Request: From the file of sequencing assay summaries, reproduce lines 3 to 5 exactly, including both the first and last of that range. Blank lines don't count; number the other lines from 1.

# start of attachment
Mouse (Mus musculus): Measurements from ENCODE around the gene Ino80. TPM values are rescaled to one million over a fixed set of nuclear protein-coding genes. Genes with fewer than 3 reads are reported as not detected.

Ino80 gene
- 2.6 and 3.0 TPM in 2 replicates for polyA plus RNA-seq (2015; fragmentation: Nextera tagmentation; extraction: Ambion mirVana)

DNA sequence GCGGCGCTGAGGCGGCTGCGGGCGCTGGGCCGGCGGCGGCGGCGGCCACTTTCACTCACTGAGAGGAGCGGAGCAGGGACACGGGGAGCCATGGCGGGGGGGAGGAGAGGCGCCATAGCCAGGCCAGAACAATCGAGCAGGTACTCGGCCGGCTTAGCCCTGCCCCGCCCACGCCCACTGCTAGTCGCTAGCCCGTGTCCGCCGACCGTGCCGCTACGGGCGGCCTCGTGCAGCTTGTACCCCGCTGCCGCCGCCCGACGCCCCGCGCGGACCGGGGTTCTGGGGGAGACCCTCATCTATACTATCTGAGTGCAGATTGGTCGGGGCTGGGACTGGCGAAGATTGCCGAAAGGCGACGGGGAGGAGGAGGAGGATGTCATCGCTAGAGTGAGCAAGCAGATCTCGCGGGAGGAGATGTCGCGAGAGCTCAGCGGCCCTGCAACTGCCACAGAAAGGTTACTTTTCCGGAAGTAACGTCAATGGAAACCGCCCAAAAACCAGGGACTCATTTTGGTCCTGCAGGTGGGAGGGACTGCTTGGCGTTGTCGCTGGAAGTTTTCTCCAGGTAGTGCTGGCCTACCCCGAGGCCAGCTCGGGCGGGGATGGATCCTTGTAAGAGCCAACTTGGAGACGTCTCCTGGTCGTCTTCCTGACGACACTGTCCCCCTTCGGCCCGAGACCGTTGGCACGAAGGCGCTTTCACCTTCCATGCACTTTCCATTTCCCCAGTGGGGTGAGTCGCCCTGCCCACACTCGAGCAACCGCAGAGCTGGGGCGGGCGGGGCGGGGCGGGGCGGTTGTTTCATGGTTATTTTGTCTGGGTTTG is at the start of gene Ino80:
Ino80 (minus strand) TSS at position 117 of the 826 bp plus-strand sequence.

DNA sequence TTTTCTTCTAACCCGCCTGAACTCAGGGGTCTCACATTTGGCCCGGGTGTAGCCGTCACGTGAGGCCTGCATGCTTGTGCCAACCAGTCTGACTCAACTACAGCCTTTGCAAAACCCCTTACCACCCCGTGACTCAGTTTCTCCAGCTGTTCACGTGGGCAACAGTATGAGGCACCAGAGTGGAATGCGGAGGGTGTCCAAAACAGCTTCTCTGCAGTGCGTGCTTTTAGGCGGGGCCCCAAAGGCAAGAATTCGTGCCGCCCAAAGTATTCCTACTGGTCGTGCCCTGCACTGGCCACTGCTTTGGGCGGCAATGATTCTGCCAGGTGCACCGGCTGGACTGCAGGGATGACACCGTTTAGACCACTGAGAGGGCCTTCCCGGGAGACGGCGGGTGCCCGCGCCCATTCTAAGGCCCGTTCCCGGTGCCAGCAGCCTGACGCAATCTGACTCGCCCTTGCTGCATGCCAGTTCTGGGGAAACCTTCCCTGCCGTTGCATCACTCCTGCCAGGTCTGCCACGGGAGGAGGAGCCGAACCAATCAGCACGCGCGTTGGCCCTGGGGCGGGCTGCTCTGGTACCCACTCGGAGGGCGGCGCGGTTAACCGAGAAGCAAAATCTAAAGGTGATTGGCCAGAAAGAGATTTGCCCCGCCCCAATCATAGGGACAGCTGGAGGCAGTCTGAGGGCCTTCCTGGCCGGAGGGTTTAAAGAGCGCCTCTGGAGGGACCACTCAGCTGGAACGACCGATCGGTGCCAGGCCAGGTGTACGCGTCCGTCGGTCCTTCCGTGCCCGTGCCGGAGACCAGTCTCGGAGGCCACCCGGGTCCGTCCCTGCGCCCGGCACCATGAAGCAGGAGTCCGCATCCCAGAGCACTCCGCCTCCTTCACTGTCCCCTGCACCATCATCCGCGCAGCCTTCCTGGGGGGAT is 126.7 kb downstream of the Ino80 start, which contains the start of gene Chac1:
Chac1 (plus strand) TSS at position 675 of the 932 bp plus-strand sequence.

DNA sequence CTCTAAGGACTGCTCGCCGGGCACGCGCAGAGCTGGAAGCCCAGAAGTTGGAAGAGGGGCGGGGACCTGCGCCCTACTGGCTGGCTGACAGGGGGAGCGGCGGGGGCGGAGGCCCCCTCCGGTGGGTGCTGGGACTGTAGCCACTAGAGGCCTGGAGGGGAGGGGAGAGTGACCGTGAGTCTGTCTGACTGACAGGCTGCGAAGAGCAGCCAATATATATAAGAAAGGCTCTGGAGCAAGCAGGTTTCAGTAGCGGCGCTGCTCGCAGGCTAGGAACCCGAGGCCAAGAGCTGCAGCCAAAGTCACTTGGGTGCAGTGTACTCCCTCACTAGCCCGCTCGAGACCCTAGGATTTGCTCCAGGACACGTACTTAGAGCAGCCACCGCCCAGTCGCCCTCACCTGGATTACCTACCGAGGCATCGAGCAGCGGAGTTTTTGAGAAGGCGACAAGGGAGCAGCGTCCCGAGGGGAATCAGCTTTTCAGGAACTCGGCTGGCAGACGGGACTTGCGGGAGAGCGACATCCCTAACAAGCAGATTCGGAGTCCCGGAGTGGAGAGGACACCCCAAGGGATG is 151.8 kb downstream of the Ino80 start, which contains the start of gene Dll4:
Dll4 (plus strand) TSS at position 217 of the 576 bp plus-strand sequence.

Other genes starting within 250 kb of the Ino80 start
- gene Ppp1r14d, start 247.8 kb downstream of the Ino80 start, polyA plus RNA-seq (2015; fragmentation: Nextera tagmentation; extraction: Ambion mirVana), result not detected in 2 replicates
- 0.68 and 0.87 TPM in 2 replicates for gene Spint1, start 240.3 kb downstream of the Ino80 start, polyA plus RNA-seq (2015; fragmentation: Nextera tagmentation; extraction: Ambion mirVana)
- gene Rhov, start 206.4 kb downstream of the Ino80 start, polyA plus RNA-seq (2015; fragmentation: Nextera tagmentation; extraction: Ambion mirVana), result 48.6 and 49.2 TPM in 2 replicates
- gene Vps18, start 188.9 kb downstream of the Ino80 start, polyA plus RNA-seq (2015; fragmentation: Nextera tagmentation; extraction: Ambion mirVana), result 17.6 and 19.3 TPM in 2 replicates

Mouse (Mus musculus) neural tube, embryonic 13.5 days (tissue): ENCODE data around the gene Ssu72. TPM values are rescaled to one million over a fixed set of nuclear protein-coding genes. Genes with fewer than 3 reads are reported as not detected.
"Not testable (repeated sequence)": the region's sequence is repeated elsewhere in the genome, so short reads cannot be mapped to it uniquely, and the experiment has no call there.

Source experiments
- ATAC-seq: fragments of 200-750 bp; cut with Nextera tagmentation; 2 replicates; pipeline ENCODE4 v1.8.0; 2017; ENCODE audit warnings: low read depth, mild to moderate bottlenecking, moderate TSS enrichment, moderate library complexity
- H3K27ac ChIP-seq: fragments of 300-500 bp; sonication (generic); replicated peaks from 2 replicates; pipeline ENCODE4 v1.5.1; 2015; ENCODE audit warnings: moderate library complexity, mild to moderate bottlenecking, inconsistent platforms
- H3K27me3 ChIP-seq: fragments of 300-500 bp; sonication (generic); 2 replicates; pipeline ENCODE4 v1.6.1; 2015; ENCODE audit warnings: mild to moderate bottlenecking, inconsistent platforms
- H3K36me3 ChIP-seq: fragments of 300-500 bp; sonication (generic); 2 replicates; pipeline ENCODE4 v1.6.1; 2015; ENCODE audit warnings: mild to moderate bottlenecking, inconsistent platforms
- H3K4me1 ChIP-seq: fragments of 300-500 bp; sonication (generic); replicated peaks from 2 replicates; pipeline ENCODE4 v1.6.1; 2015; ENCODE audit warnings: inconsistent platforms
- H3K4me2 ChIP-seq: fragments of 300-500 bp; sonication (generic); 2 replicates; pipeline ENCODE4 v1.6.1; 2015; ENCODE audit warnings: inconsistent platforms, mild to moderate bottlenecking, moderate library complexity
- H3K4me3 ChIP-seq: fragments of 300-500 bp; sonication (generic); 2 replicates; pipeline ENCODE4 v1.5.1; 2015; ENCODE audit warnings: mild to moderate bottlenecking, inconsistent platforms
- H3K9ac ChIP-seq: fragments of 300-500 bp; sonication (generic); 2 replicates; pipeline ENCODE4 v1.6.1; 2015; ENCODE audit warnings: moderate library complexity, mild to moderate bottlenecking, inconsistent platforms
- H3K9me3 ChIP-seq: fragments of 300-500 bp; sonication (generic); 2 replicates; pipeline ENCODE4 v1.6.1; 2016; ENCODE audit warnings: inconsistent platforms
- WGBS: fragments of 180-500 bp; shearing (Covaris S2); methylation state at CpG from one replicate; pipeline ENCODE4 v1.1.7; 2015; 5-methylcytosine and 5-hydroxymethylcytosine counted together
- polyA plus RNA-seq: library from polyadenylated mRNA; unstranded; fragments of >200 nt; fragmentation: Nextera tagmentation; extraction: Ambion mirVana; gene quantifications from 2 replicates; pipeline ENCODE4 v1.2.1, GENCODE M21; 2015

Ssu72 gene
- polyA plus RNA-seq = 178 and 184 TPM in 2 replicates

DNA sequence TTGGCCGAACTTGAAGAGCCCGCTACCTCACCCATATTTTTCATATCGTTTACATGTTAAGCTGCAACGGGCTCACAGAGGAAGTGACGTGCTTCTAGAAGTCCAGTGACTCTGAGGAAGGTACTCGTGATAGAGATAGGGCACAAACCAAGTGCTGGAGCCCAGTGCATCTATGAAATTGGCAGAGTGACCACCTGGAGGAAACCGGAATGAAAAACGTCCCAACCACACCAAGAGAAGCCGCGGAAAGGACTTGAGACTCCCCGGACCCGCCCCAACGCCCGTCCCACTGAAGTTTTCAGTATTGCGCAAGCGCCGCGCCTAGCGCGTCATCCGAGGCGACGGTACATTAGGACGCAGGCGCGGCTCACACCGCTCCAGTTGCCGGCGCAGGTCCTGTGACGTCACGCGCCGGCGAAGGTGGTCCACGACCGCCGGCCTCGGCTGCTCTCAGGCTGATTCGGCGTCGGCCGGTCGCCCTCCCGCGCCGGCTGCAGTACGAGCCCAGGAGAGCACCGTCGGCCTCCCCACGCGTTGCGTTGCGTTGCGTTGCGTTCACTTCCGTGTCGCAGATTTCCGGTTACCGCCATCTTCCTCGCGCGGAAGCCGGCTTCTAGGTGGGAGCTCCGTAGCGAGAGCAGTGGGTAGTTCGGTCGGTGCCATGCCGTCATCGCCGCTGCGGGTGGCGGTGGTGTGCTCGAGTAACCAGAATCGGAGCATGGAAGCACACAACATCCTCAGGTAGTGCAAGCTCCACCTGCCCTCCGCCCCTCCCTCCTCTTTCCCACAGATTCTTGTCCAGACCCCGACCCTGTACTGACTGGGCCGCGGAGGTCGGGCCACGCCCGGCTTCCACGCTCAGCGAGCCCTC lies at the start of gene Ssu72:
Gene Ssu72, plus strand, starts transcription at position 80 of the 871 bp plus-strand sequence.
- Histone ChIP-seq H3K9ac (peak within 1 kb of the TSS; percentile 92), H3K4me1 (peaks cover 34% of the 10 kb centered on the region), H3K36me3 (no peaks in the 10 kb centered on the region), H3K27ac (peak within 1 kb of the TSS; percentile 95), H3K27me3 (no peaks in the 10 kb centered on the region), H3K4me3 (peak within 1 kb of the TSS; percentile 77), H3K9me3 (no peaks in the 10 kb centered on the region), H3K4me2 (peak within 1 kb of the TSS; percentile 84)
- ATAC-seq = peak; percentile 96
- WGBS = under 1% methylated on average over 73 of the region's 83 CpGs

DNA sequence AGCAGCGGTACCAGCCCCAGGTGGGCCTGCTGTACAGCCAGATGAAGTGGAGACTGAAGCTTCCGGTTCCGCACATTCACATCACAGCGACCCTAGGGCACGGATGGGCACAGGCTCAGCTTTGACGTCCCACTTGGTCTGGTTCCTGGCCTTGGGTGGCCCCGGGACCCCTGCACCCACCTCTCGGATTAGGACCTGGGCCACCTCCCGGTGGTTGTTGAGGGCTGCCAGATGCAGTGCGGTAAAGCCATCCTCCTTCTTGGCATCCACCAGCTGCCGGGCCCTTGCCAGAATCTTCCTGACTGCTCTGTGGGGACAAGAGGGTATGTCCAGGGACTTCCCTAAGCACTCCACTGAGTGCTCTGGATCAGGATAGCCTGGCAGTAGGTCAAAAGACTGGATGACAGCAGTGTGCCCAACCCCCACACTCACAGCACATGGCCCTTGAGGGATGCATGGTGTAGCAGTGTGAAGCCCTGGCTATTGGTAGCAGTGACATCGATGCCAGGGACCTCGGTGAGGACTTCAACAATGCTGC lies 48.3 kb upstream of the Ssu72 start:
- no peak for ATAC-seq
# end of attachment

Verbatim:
- 2.6 and 3.0 TPM in 2 replicates for polyA plus RNA-seq (2015; fragmentation: Nextera tagmentation; extraction: Ambion mirVana)

DNA sequence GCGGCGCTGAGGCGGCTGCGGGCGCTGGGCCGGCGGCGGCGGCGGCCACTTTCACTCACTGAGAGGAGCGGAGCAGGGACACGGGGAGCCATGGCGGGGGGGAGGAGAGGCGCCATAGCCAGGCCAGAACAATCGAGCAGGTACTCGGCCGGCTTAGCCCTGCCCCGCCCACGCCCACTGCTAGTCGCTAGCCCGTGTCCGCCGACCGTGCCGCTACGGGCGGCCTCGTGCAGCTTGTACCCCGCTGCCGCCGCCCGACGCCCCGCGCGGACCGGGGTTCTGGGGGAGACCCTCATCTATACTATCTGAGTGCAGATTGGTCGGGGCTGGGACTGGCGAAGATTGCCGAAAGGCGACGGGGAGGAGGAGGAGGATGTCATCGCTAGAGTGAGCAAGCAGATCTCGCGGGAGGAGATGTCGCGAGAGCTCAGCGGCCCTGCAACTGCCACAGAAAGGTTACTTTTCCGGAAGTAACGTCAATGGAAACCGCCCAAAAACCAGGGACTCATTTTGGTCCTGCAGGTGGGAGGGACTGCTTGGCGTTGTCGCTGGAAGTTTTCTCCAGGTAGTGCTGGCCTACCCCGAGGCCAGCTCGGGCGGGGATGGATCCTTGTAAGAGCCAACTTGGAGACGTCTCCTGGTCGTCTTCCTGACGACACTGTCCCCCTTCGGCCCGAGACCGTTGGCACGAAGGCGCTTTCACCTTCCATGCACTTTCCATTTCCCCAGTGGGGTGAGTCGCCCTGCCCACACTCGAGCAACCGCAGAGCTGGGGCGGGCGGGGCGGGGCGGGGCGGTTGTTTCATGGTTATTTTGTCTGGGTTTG is at the start of gene Ino80:
Ino80 (minus strand) TSS at position 117 of the 826 bp plus-strand sequence.